That breakfast glass of orange juice may not be around in the future if an insect called the Asian citrus psyllid, which is host to a destructive bacterium, continues its invasion of Florida’s orange trees.
The bacterium infects the phloem, the tissue in plants that transports compounds like sugar glucose to where they are needed.
The bacterial infection causes citrus greening disease that forces fruits to stay green, become bitter and never ripen.
Trees are stunted with partial defoliation and eventually die. The phloem is difficult to reach with conventional pesticide treatments and has devastated millions of acres of orange groves in Florida and other citrus-fruit-growing states. The disease threatens a $9 billion industry.
In response, the United States Department of Agriculture has reached out to Massachusetts Institute of Technology engineers to develop a system to treat citrus trees.
“In biomedicine at MIT there is a big push for precision medicine and there is also a big push for precision agriculture,” said Benedetto Marelli, assistant professor of civil and environmental engineering at MIT. “I was thinking maybe we could bridge the two. But microneedles in humans are very short. They are not applicable for plants and we wanted microneedles for plants.”
Marelli said sprayed chemicals can run off the plant, go into the soil and possibly become an environmental hazard. The development of plant-applied microneedles offered potential. USDA’s request was particularly timely even though the research team had not been previously aware of the citrus greening disease crisis and how much farmers and stakeholders depended on the citrus fruit industry.
“They were looking for a solution that would be ready very quickly, like in one or two years,” said Marelli. “We started to explore the microneedles, which we call phytoinjectors and how we could deliver a payload in the phloem.”
The researchers developed an array of microneedles made from a silk-based biomaterial. But it was not straightforward. In human use, microneedles can biodegrade naturally in the body’s moisture. But plants have less water and the initial needle design did not dissolve sufficiently to deliver the payload of pesticide or other molecules into the phloem.
They had to design a new material but still stayed with silk as the basis for the needle itself. Silk has a unique strength, an ability to degrade into tiny nanometre-scale pieces so they do not interfere with the plant’s internal structure or clog the vascular systems, and silk does not present any adverse side effects.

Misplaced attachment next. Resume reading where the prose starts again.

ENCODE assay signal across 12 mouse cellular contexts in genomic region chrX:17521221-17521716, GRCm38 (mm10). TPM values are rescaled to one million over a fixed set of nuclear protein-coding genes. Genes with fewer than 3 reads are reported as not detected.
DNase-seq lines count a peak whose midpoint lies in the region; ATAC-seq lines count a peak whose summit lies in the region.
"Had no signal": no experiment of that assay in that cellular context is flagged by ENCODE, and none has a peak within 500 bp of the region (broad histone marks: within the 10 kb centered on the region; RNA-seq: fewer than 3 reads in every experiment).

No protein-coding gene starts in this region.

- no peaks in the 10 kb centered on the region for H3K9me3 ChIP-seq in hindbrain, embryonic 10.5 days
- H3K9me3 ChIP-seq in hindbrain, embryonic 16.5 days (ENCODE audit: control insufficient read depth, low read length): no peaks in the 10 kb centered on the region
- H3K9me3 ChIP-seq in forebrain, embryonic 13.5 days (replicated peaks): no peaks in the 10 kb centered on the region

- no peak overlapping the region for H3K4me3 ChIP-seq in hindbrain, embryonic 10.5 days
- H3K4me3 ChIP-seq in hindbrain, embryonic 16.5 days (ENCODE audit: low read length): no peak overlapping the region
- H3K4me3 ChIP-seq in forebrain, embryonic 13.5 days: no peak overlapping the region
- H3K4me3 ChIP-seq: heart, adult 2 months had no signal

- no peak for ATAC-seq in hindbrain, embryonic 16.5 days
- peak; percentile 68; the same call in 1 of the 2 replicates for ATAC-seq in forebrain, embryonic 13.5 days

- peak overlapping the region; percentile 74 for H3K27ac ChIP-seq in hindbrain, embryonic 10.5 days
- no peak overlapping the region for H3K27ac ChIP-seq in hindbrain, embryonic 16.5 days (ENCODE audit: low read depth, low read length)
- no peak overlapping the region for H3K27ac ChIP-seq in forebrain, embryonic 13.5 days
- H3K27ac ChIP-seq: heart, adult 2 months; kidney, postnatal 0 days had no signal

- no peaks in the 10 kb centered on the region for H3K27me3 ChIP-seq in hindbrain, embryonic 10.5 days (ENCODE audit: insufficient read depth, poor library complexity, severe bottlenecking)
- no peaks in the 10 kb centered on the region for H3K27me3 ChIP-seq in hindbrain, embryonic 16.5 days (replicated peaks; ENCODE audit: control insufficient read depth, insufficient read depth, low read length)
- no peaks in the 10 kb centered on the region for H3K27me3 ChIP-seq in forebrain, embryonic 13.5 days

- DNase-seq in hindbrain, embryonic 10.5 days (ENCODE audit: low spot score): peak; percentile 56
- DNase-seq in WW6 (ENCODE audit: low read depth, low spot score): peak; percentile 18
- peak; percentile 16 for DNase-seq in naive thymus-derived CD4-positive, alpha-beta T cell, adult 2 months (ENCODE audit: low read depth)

According to a news release, the researchers used biotechnology tools to increase the silk’s ability to attract fluid while remaining strong enough to penetrate the plant’s epidermis then degrade to nano-scaled size. They tested the new material on laboratory tomato and tobacco plants and could trace injected, fluorescent molecules moving all the way through the plants from leaves to roots.
The microneedles can be made in a variety of sizes and shapes, and can deliver material specifically to a plant’s roots, stems, or leaves, into its xylem (the vascular tissue involved in water transportation from roots to canopy) or phloem. While the lab tests were based on tomato and tobacco plants, the system could be adapted to almost any crop.
The microneedles can not only deliver targeted payloads of molecules into the plant, but they can also be used to take samples from the plants for lab analysis.
The breakthrough could help solve a variety of challenges, such as delivering micronutrients to a plant, delivering a pesticide to kill the bacterium carried by the Asian citrus psyllid, delivering a payload of drugs, or delivering genes to change the gene expression and basically engineer a plant.
“The system will work on both small plants like tomatoes and larger plants like orange trees,” said Marelli.
The big issue now is scaling up the system to a commercial level, one that can be applicable for agricultural-scale applications.
“There is a lot of variation among (plants), really,” said Marelli. “You need to think about having devices that are plant-specific. For the future, our research interests will go beyond antibiotic delivery to genetic engineering and point-of-care diagnostics based on metabolite sampling.”
The report stated the design of plant‐specific biomaterials to fabricate devices for drug delivery directly into plants opens new avenues to enhance plant resistance to biotic and abiotic stresses. It also provides new tools for diagnostics and enables new opportunities in plant engineering.
The research was published recently in Advanced Science.